Loading ...
Sorry, an error occurred while loading the content.

Apostle Cephas ( St. Peter ) and Cephas of Antioch same person ?

Expand Messages
  • Paul Reji
    Apostle Cephas ( St. Peter ) and Cephas of Antioch same person ? ================================================================== Many dissdent groups
    Message 1 of 1 , Nov 2 4:18 PM
    • 0 Attachment
      Apostle Cephas ( St. Peter ) and Cephas of Antioch same person ?
      ===================================================================================================================================Many dissdent groups Easten Orthodox church and now some people in Malankara also use this verse Gal( 2:7-14) as proof that Aposlte Paul has admnished "Peter" and so what ever Lord said in Mat 16:18 is not very relevant. It is hard for me believe that some one can believe what God said is
      not very significant. But that is not our discussion today.

      Reasons for this discussion
      =====================================================Lord called one of disciple "Cephas ( pronounced Keefa) (John 1:42) and gave him certain authority. ( Mathew 16:18). Later one Apostle Paul in his epistle to Galatians writes he was with Peter ( in some version cephas)and stayed with him. ( Gal chapter 1: 18)

      So far everything good. Many bibilical scholars use Cephas and Peter interchangingly. But it hard for me to understand such usage. Here is why. Both Pathose ( in Greek ) and Cephas ( in Aramic ) both means "rock". Lord who spoke Armaic used "Cephas". But many the gospel and episltes were written for the Greek speaking people and hence the Greek euivalant of Cephas - Petros - was used instead of Cephas. The intent was for the local people to understand the meaning of the usage. But using Petros to Aramaic speaking people or using Cephas to Greek speaking people does not achieve the intent.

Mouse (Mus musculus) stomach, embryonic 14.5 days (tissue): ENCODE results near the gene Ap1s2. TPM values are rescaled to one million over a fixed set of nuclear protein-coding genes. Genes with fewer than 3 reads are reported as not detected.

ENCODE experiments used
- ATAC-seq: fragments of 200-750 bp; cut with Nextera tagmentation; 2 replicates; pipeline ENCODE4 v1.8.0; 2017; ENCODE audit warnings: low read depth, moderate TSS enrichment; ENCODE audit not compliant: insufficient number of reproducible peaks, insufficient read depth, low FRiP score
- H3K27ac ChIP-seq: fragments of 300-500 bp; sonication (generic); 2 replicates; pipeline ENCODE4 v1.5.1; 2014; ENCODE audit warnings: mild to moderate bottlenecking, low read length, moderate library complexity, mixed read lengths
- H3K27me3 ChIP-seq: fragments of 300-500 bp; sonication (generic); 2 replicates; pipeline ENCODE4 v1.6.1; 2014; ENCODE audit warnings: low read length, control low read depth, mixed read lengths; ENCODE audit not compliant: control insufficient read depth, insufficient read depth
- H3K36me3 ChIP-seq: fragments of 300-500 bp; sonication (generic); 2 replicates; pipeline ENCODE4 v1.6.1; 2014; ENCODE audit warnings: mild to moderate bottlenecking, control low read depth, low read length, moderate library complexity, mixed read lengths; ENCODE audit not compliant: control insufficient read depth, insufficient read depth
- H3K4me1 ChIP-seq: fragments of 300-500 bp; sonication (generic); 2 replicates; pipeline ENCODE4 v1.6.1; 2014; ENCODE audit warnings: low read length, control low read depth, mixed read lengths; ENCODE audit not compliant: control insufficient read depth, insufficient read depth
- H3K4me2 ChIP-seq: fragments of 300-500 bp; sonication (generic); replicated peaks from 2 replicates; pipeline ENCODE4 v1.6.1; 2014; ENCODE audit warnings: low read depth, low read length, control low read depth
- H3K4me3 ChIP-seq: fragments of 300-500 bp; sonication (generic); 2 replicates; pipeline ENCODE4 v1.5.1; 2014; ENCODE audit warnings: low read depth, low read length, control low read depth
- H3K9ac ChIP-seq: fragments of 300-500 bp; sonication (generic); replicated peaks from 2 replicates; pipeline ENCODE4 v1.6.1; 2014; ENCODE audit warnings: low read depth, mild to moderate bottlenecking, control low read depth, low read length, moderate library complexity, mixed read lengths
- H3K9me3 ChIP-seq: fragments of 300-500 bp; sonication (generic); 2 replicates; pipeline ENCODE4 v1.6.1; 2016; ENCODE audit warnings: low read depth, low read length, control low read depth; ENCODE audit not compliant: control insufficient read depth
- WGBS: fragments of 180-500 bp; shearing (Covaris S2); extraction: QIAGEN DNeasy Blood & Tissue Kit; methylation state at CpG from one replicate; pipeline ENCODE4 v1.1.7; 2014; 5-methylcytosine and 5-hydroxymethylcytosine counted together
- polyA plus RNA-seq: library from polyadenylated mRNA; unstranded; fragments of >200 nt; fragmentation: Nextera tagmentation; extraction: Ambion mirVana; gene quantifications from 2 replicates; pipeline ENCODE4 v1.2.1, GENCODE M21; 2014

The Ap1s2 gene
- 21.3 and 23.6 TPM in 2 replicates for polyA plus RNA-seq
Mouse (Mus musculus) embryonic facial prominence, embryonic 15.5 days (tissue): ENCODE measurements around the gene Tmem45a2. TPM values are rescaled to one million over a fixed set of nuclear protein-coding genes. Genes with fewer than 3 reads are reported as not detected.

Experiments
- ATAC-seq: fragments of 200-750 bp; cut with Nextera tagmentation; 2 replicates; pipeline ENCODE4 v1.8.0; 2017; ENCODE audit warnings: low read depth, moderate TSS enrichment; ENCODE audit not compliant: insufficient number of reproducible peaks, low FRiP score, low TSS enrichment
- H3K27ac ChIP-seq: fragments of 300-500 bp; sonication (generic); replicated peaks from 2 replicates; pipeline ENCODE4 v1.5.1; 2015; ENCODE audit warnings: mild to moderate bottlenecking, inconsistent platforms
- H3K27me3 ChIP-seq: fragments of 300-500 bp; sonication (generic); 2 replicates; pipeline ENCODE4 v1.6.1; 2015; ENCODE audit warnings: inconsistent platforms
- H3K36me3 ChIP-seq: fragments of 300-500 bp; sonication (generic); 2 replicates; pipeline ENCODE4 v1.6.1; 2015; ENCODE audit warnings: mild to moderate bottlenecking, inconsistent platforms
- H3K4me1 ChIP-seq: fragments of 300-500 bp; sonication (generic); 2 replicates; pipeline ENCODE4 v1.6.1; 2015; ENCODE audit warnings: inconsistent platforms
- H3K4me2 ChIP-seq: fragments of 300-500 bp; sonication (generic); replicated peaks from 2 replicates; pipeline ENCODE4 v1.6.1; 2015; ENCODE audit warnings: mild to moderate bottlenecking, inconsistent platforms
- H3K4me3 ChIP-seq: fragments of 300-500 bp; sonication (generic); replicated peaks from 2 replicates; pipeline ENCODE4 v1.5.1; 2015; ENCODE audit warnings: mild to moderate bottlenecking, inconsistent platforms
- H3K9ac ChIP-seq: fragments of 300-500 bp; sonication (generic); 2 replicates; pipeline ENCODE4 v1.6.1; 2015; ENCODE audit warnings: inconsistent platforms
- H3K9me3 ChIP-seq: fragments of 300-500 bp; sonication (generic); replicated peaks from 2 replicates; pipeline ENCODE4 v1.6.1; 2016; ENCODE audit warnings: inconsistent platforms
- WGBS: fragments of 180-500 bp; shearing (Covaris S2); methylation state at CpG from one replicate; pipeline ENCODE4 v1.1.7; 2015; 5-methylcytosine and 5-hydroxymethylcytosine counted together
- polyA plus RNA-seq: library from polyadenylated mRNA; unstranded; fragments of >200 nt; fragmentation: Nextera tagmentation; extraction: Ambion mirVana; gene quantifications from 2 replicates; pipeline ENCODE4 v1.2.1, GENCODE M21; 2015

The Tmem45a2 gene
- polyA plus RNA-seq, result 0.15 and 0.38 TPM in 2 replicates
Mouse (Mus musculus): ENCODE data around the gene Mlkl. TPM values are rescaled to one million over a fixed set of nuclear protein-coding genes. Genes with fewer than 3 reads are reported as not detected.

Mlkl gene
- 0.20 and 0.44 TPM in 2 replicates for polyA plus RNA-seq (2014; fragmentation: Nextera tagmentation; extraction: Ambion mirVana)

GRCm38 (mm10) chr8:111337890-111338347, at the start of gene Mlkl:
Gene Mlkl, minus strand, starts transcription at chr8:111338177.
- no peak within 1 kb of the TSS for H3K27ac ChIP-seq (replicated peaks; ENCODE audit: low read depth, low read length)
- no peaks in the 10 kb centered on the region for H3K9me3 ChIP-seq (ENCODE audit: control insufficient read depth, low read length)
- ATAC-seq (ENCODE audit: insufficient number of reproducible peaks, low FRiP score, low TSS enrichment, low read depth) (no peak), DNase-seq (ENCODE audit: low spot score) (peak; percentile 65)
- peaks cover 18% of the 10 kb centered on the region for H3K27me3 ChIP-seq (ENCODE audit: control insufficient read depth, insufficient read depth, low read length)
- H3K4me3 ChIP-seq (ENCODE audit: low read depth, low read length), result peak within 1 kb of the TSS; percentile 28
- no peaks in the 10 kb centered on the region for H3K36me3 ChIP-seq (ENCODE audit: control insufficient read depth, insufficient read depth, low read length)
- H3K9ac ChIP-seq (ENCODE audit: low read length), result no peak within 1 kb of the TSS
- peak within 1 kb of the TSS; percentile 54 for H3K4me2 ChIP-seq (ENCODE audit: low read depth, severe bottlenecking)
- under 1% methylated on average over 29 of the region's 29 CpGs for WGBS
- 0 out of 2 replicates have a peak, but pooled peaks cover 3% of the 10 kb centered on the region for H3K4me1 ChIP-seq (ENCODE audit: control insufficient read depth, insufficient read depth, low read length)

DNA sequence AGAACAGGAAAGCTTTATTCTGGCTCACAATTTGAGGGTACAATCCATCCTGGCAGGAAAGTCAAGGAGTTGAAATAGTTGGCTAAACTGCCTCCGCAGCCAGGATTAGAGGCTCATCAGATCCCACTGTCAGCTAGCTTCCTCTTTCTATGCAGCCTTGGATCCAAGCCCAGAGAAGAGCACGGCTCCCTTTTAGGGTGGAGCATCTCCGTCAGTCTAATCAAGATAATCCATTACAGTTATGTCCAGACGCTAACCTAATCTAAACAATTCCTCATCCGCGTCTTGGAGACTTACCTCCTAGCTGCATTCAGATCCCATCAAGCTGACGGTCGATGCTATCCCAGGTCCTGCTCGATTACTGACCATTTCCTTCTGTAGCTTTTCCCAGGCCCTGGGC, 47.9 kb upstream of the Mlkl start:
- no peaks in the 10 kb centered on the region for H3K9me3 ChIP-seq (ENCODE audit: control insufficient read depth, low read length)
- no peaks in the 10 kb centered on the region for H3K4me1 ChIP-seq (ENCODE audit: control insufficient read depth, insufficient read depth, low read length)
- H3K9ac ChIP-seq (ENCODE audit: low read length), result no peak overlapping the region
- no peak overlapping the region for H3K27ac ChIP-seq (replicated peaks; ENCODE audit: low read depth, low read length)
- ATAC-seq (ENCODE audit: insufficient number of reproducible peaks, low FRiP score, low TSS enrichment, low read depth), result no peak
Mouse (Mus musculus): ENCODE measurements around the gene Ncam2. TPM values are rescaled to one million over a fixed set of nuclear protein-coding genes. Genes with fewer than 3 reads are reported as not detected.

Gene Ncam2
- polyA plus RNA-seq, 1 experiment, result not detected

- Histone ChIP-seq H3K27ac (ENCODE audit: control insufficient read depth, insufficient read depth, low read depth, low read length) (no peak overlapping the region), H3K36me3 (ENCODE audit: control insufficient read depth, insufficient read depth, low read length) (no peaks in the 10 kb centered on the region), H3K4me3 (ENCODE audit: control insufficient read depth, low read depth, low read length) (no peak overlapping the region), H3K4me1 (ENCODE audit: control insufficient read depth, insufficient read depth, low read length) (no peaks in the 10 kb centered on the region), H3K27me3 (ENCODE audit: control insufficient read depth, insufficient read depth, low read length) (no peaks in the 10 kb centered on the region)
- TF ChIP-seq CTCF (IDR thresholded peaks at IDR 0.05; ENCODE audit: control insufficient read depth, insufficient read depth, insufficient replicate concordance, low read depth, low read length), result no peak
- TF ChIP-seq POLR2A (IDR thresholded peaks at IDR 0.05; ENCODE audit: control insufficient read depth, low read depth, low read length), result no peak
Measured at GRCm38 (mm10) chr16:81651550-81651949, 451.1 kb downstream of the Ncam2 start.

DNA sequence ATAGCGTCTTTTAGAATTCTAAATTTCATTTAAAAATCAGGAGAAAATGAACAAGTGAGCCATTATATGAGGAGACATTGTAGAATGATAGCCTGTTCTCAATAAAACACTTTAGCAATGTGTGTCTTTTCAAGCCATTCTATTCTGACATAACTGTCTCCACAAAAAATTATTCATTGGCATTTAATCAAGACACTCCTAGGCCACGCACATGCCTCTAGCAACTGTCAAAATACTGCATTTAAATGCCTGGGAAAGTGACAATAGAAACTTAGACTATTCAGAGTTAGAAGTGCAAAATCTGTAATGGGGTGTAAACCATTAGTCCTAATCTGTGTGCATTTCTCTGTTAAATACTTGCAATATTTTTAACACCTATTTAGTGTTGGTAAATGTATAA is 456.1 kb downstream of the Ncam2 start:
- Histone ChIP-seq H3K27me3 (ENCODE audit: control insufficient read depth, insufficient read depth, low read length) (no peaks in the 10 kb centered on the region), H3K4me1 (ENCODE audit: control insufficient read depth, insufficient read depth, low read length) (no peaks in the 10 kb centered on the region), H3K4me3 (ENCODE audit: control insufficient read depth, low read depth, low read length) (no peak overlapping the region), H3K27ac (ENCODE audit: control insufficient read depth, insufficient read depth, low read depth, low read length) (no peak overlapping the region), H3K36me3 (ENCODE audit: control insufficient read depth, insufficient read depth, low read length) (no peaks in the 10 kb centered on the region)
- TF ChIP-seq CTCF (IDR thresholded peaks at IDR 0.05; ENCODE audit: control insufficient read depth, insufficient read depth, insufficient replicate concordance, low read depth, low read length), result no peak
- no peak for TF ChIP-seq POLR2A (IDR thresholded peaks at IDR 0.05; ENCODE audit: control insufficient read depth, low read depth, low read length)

But Apostle Paul writes in Galatians chapter 2 that "But when Cephas came to Antioch, I withstood him to his face, because he was deserving of blame". ( 2: 11). Let us see how some other translations are

      "But when Cephas came to Antioch, I opposed him to his face because he stood condemned" ( Holeman)

      " When Peter came to Antioch, I opposed him to his face, because he was clearly in the wrong" ( New International )

      " But when Cephas came to Antioch, I opposed him to his face, because he stood condemned. ( New American Standard )

      "But when Cephas (Peter) came to Antioch, I protested and opposed him to his face [concerning his conduct there],for he was blameable and stood condemned" ( Amplified Bible )

      "But when Peter was come to Antioch, I withstood him to the face, because he was to be blamed" ( KJV)

      "But when Cephas came to Antioch, I opposed him to his face, because he stood condemned. ( New English )

      Apostle is using some strong words for " Cephas " or Peter, which itself is surprising. Early church fathers are aware of it and came up with diff explanations.

      The question is is Cephas mentioned here is the same as Apostle Cephas? or Apostle Peter?

      The Answer
      =================It is not. There are many reasons.

      The Jesuit Father D. Pujol published in "Etudes" in the last century some remarkable articles effectively demonstrating that the Apostle Peter and the Cephas of Antioch and Corinth could not have been the same person.